Feeling overwhelmed about the post-Thanksgiving cleanup? Here are some tips on how to handle those leftovers.
Most families likely had a smaller Thanksgiving celebration than in previous years, but probably still have plenty of leftovers from the feast. So, what to do with all that food before it goes bad?
“The thing is to look in your refrigerator and say, ‘What do I have, and what do I need to use up?’” said nutrition expert and registered dietitian Dr. Susan Mitchell with Breaking Down Nutrition.
Mitchell said the first thing to focus on is deciding what to do with the meats, and how they might be repurposed. “Make that big Dagwood sandwich that you like, or right away make it into some type of soup,” Mitchell said.
Next, freeze any meat that won’t be eaten in two to three days, because that’s about how long it will last in the fridge. Slices can be frozen for sandwiches in the weeks ahead, and the same goes for chunks of meat that can be used in soups.
Mitchell recommended making those soups now so they can be frozen as finished meals.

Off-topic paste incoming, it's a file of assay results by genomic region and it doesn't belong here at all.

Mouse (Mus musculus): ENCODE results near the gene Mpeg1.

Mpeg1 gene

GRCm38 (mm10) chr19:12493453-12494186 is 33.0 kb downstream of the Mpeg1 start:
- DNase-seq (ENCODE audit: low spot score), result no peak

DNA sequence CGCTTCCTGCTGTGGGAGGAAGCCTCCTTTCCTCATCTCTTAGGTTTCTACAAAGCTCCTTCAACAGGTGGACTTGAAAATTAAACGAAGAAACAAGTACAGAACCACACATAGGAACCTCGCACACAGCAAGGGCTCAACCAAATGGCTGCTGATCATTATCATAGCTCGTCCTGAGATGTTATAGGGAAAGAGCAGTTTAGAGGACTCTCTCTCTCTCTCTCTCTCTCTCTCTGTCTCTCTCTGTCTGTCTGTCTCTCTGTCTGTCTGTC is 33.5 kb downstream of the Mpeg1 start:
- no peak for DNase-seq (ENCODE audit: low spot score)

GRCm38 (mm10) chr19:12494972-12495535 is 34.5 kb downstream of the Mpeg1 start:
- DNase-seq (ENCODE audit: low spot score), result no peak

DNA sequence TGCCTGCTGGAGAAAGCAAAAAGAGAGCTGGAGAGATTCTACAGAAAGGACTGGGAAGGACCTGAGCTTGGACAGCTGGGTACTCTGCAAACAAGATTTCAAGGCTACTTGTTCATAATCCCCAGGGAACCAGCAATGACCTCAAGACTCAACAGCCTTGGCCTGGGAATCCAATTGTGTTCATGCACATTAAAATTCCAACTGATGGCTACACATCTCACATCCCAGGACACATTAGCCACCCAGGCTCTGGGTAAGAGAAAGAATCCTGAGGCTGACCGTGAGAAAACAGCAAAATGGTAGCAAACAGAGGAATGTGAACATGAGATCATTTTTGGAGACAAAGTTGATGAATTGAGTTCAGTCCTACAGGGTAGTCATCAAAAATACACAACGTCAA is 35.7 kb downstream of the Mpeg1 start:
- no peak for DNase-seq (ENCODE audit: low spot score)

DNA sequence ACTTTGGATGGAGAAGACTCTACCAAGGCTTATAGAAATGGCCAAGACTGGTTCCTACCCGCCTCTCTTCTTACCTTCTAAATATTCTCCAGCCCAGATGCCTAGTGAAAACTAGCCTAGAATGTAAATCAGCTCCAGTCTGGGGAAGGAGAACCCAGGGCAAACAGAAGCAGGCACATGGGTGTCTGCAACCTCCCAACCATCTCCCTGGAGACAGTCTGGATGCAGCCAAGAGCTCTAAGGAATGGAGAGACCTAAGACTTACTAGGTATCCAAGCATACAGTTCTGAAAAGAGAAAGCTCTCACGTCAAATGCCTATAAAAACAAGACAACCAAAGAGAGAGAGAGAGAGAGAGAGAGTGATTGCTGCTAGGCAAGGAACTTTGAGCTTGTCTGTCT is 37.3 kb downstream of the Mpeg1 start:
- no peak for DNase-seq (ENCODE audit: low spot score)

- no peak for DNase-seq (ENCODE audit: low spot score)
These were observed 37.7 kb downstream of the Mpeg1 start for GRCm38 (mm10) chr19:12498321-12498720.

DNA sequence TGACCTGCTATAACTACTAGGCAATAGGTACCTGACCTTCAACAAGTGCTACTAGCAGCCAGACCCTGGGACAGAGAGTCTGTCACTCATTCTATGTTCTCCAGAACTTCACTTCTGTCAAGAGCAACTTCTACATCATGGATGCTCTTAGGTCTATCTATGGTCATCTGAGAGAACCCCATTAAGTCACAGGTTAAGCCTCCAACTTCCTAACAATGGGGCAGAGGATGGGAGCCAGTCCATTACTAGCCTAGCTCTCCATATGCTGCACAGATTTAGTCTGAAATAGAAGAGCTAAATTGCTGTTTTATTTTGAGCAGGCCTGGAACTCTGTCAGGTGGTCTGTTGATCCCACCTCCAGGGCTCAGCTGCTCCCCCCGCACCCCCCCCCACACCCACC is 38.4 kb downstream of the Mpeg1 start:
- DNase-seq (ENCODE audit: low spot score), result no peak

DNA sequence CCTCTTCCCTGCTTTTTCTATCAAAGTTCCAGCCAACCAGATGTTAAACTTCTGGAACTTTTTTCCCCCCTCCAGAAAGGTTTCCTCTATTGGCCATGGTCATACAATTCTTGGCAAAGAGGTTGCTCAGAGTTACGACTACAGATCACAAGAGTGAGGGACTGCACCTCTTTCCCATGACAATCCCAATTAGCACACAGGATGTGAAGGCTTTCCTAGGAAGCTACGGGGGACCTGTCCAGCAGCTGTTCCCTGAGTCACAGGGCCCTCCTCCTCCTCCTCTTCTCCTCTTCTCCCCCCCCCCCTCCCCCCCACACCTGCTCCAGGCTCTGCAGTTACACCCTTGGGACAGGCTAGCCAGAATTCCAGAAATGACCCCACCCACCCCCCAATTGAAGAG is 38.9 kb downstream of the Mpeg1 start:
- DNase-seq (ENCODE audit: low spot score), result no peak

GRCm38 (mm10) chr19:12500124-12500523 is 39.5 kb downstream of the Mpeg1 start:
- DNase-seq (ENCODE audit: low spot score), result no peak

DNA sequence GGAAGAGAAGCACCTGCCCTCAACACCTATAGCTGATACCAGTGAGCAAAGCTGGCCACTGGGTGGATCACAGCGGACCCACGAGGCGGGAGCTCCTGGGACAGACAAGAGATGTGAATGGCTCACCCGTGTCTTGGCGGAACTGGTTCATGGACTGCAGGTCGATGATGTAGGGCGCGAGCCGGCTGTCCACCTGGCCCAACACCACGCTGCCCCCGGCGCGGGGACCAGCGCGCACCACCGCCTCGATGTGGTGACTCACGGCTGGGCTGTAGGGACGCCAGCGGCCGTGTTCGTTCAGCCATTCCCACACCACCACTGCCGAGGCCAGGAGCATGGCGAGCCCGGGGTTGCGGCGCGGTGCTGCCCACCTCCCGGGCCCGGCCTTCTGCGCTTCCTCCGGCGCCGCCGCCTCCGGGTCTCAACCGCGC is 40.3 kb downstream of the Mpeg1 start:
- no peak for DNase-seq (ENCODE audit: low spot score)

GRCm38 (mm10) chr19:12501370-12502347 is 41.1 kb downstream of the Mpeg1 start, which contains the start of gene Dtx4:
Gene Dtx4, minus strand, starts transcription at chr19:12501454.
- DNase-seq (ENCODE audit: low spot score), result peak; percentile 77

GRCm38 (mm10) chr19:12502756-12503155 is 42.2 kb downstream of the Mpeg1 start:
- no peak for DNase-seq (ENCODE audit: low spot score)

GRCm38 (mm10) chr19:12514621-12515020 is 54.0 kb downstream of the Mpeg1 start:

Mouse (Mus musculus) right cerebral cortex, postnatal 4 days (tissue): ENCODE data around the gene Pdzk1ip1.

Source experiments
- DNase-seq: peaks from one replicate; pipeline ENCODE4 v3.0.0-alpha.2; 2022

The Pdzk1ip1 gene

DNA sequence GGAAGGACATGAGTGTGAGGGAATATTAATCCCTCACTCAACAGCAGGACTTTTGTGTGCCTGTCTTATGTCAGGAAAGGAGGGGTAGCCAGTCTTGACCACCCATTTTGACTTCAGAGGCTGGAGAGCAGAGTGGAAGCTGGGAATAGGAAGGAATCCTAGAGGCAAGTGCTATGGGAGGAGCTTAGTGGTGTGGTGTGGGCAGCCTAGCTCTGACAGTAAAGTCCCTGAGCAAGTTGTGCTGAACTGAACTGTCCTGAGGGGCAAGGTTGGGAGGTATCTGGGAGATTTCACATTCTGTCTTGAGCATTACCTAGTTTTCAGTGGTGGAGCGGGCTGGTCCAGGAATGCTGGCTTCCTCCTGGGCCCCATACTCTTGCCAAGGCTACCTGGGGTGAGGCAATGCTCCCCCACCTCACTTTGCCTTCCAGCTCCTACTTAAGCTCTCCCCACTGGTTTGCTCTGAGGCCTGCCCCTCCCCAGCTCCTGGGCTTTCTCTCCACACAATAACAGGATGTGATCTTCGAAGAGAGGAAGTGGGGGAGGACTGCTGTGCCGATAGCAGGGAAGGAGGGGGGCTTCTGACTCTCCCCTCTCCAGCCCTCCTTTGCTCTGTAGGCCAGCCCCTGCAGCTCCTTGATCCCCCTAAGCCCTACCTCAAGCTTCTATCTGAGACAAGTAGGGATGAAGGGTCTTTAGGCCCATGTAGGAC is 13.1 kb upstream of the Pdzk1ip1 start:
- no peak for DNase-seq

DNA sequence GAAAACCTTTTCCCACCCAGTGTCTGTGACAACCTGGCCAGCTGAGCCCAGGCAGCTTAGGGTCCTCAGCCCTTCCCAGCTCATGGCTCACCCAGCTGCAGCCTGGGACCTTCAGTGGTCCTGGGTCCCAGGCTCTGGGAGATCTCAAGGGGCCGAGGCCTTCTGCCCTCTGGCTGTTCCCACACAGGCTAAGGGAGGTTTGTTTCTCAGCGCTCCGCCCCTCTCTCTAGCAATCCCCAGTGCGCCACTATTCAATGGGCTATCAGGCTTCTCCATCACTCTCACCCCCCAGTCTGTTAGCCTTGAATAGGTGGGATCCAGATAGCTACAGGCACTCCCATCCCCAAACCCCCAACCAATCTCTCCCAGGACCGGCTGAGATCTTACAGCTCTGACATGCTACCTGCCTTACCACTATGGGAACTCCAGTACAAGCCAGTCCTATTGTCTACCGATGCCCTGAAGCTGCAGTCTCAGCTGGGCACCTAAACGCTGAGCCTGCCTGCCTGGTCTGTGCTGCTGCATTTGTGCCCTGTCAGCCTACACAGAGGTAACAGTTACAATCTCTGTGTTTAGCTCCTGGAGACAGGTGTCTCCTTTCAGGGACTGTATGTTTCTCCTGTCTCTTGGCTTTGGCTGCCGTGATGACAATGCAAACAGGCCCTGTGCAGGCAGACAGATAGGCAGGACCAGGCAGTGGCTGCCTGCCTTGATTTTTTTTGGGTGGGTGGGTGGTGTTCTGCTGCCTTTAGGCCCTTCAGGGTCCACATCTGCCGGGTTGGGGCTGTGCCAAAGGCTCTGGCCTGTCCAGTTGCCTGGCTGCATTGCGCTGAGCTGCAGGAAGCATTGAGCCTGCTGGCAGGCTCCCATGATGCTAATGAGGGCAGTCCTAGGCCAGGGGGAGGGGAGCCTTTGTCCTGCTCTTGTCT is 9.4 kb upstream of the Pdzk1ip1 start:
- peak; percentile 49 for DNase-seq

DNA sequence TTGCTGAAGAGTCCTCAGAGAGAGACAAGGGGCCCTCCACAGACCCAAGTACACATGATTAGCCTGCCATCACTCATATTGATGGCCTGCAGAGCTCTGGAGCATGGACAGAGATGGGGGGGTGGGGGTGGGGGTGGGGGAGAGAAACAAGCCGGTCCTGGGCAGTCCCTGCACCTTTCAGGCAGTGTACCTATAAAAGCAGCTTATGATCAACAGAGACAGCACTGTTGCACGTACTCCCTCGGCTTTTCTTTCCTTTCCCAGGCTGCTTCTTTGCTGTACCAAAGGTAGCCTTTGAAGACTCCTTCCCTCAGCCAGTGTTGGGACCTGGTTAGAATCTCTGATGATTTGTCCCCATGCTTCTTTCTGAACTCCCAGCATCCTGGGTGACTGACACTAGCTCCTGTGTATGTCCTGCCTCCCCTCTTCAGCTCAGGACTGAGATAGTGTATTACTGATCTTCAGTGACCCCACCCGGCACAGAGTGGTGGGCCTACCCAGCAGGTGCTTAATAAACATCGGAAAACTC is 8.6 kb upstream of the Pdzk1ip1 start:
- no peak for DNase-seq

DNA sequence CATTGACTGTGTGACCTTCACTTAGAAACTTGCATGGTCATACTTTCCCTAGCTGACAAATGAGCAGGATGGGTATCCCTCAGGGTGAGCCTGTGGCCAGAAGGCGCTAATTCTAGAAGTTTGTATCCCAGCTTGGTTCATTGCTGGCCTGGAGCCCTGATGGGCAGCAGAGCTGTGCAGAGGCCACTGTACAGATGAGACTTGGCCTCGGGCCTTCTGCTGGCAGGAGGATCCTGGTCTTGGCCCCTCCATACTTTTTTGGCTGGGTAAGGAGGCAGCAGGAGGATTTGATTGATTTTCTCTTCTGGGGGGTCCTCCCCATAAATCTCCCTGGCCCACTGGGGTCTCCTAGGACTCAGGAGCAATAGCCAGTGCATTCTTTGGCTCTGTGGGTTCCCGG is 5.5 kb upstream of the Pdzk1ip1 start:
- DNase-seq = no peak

“Then, on those days that you’re dog-tired, you come home from work and you’ve got something to pull out,” Mitchell said.
Most of the other leftovers — such as grandma’s sweet potato casserole — won’t freeze well, so eat it within two to three days, or throw them out.
“Casseroles, things like that, you just have to eat them up, give them away and share them,” Mitchell said.
Bacteria can’t be seen or smelled for a long time, so going by appearances or doing a sniff test are not reliable ways to judge the safety of food, Mitchell added.
Need more ideas for your leftovers? Check out WTOP’s “Ideas for what to do with your Thanksgiving leftovers.”
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